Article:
But if you sell your Canadian residence, you could claim the principal residence exemption (PRE) wherein no capital gain tax is levied on a house sale. However, the PRE has a condition that you and your family (children, spouse, or common-law partner) must have stayed in the house during the year you sell it. If you rented your principal residence to someone else, the number of rented days should be less than the number of self-occupied days.

If you sell the house after becoming a non-resident, your real estate broker has to notify the CRA by completing Form T2062 and make payment on your behalf for the resulting tax.

Another house-related related expense is the Home Buyer’s Plan. In this plan, the CRA allows you to withdraw up to $35,000 from your RRSP tax-free to make a down payment for your house. You must repay the money withdrawn from HBP in the next 15 years. But if you are leaving Canada, you have to repay the balance of HBP.

These are just a few scenarios. The tax treatment of property is complex and varies as per the situation. A skilled tax expert specializing in real estate transactions can guide you on your tax liability based on your situation.

Tax Benefits from the Registered Savings Accounts

The TFSA and RRSP are also exempt from departure tax. But you will lose your right to contribute to the TFSA once you change your resident status. While you can still contribute to the RRSP, you may not get the tax benefit as that is only available to Canadians.

As for RRSP withdrawals, they are taxed in Canada at 25% for non-residents. If the country you have moved to acknowledges this tax, you can claim a foreign tax credit and avoid double taxation (one in Canada and one in the new country where you have settled). In certain circumstances, you could also lower your tax rate on RRSP withdrawal to 15%. A professional tax consultant can guide you on your tax obligations.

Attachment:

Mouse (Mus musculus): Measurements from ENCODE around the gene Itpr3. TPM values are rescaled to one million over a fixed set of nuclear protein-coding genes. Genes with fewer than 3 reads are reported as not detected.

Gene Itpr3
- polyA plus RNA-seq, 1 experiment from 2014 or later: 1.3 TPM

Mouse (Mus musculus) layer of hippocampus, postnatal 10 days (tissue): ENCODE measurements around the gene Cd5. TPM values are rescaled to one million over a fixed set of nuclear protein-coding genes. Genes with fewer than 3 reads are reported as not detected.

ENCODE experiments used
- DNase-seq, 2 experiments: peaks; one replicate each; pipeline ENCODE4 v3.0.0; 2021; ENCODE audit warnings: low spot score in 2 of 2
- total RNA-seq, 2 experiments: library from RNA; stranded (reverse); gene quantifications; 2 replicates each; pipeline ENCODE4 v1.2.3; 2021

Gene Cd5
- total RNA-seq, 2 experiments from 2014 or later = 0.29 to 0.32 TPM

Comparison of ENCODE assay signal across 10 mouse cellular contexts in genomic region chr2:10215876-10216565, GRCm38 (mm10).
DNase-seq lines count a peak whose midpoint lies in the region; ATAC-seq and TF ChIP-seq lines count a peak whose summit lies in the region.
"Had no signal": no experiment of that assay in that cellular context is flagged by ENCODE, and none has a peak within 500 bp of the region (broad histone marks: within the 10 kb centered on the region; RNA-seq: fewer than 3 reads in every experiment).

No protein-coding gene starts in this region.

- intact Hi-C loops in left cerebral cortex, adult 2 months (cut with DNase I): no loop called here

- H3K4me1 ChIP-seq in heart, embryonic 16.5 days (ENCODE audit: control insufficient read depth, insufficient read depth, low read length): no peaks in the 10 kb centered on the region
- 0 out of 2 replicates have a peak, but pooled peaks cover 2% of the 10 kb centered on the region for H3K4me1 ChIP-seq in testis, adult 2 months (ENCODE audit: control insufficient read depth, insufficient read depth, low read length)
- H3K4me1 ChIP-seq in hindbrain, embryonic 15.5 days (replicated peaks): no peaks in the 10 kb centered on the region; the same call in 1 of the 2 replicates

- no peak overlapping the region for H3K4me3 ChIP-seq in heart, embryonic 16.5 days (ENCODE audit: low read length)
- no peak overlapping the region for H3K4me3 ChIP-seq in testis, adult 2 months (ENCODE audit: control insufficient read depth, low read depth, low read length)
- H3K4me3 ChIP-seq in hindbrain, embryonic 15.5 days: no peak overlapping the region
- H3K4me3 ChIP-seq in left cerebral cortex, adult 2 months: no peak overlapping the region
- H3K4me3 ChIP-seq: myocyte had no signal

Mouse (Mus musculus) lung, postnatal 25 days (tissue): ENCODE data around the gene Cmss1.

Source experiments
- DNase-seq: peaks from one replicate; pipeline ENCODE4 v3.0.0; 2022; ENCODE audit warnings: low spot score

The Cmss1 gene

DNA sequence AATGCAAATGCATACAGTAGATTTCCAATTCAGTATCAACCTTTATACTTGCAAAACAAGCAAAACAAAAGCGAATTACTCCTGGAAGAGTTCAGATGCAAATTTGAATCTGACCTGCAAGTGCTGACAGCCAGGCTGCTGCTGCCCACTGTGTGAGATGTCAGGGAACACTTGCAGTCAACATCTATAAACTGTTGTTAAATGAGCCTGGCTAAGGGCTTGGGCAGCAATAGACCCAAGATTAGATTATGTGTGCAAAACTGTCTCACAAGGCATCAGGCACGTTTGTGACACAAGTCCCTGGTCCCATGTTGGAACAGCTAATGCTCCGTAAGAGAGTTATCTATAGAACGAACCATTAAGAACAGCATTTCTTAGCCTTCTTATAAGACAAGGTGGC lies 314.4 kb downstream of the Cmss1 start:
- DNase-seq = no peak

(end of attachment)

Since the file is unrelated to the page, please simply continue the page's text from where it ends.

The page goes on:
Reporting Requirements When Leaving Canada

Once you understand the tax treatments of all your assets, you have to file the final tax return with the CRA and pay your tax liabilities by April 30 of the year you leave Canada. This final tax return will include:

  • Form T1243 for “Deemed Disposition of Property by an Emigrant of Canada.” Here you have to fill in the information of all your properties – the acquisition year of the property, its fair market value on the date of departure and the adjusted cost base.
  • If your total property value at the time of departure surpasses $25,000, you must also file Form 1161 – “List of Properties by an Emigrant of Canada.”

You can also fill out Form T1244 and choose to defer the payment of departure tax on deemed dispositions on some or all assets till it is actually disposed off or you return to Canada. To defer the tax, you have to provide a guarantee like a bank letter. If the federal tax obligation is more than $6,500, you have to provide a security, such as the asset itself or a letter of credit from a Canadian bank. This will prevent any interest accrual on unpaid departure tax.

Contact Edelkoort Smethurst CPAs LLP in Burlington to Help You with Tax Planning

A professional tax consultant can help you manage your taxes as you move abroad. The experts are updated about tax changes and can help you minimize your tax liability. To learn more about how Edelkoort Smethurst CPAs LLP can provide you with your tax planning, contact us online by telephone at 905-517-2297.